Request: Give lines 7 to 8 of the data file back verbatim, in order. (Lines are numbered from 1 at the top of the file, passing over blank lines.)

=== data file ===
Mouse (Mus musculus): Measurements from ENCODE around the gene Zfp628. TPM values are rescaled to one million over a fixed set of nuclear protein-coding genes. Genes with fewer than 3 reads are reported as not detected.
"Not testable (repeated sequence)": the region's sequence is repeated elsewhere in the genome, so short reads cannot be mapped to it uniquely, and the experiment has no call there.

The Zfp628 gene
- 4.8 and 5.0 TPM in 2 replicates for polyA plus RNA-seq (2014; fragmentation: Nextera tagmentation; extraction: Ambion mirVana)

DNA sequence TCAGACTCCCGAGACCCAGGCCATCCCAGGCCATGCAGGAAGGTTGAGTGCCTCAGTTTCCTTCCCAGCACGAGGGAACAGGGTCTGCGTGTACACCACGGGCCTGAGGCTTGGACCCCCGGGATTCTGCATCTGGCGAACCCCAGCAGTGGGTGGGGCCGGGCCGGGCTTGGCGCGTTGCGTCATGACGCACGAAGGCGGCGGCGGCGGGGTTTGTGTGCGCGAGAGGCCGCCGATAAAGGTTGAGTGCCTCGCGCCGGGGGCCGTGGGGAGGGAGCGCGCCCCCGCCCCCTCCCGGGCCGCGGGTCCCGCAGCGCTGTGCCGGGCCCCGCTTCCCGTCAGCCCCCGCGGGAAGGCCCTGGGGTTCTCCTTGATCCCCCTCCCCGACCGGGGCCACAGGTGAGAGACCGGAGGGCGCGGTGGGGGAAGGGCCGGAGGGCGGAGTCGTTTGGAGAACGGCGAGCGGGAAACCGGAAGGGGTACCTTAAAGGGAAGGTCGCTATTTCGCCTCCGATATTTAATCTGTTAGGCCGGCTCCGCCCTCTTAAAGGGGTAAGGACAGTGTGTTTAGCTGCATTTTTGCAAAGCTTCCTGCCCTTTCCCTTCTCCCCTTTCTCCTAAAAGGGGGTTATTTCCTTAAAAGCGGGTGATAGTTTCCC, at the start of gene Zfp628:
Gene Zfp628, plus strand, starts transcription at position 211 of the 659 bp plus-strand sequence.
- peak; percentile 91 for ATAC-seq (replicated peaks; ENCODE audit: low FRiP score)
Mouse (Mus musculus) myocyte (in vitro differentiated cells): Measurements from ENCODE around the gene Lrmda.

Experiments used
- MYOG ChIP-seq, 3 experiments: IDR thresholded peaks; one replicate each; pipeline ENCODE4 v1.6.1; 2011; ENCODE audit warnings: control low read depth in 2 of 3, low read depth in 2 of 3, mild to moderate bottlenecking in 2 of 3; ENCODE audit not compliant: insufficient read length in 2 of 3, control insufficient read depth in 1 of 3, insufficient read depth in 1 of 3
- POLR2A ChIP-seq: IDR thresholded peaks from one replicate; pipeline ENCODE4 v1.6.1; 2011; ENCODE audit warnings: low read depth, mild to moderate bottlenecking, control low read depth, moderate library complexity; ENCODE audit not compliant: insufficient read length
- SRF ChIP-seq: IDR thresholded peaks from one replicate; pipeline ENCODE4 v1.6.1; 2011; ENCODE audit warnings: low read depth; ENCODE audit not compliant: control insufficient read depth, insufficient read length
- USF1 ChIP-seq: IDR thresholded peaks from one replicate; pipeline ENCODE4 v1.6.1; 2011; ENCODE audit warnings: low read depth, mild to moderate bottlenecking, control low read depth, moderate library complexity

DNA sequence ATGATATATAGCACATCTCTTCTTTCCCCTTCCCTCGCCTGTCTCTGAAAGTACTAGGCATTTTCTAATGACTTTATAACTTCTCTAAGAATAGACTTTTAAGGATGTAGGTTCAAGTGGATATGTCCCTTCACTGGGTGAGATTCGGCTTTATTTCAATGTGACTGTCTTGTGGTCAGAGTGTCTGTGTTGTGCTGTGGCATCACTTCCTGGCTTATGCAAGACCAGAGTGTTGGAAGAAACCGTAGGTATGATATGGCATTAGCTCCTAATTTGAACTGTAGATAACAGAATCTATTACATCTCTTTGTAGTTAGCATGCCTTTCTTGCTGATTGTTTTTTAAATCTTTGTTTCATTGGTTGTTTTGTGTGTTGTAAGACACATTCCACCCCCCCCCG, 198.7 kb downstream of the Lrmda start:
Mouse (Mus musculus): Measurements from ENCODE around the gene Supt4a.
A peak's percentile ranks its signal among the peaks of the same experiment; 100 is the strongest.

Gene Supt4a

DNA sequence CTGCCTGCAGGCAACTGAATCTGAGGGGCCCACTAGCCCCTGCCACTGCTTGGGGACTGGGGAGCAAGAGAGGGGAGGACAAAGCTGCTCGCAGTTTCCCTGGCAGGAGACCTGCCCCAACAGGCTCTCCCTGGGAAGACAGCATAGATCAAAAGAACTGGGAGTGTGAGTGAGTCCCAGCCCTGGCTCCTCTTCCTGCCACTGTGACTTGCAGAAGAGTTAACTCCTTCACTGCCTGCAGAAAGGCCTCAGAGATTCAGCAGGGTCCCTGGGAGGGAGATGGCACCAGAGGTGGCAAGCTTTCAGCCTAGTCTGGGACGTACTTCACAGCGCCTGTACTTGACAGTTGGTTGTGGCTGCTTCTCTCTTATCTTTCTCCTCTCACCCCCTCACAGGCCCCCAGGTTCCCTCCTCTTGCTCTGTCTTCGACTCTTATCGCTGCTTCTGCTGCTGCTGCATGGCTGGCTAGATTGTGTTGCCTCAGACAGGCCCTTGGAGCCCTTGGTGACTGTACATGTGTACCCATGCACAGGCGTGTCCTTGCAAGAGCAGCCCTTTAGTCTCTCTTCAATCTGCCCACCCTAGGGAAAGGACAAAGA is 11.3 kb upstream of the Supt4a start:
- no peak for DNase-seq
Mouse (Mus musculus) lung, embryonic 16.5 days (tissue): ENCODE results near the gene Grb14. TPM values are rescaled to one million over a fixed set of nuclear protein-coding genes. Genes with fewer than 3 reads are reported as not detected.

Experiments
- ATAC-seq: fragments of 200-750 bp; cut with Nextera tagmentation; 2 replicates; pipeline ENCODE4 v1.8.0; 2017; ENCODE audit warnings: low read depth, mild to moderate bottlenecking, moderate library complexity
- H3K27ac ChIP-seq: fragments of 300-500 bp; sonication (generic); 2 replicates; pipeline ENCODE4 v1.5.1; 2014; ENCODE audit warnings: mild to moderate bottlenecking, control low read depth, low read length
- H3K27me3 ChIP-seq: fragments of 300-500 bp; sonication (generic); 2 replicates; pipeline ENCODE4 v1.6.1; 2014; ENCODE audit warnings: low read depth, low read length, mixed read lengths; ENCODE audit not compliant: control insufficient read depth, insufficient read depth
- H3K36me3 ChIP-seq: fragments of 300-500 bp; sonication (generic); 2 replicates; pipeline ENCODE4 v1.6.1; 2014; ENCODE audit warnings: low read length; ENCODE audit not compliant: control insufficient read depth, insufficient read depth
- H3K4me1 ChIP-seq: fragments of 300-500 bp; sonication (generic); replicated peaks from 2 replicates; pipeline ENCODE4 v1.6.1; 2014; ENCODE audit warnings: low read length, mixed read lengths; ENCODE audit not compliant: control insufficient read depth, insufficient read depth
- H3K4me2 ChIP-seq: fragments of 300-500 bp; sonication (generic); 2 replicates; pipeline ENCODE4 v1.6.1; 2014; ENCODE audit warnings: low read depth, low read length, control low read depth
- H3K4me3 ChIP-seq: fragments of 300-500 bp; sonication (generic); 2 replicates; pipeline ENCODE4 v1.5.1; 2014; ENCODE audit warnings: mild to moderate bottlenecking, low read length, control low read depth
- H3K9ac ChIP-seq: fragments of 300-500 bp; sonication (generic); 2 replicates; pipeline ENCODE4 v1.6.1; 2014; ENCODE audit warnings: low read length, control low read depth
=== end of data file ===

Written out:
- peak; percentile 91 for ATAC-seq (replicated peaks; ENCODE audit: low FRiP score)
Mouse (Mus musculus) myocyte (in vitro differentiated cells): Measurements from ENCODE around the gene Lrmda.